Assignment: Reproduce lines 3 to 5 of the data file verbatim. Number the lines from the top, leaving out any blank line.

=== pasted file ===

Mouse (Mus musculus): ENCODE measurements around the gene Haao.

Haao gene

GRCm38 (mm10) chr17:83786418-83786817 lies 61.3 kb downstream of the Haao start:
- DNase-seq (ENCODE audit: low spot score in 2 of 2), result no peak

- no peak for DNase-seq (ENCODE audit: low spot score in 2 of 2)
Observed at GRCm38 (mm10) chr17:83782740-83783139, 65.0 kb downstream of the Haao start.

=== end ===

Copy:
GRCm38 (mm10) chr17:83786418-83786817 lies 61.3 kb downstream of the Haao start:
- DNase-seq (ENCODE audit: low spot score in 2 of 2), result no peak

- no peak for DNase-seq (ENCODE audit: low spot score in 2 of 2)